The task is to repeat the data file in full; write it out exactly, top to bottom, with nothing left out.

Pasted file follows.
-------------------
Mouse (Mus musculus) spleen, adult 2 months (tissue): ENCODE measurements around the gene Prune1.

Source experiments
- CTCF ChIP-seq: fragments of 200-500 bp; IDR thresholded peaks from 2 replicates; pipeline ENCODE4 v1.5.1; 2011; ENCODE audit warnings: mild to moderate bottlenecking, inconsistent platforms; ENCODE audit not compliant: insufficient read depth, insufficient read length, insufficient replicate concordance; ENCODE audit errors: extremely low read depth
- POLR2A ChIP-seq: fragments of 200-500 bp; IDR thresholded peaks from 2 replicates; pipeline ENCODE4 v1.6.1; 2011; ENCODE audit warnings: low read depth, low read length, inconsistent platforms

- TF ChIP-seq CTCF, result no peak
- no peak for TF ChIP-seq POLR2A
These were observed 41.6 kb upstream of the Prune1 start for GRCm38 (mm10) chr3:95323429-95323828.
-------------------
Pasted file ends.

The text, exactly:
Mouse (Mus musculus) spleen, adult 2 months (tissue): ENCODE measurements around the gene Prune1.

Source experiments
- CTCF ChIP-seq: fragments of 200-500 bp; IDR thresholded peaks from 2 replicates; pipeline ENCODE4 v1.5.1; 2011; ENCODE audit warnings: mild to moderate bottlenecking, inconsistent platforms; ENCODE audit not compliant: insufficient read depth, insufficient read length, insufficient replicate concordance; ENCODE audit errors: extremely low read depth
- POLR2A ChIP-seq: fragments of 200-500 bp; IDR thresholded peaks from 2 replicates; pipeline ENCODE4 v1.6.1; 2011; ENCODE audit warnings: low read depth, low read length, inconsistent platforms

- TF ChIP-seq CTCF, result no peak
- no peak for TF ChIP-seq POLR2A
These were observed 41.6 kb upstream of the Prune1 start for GRCm38 (mm10) chr3:95323429-95323828.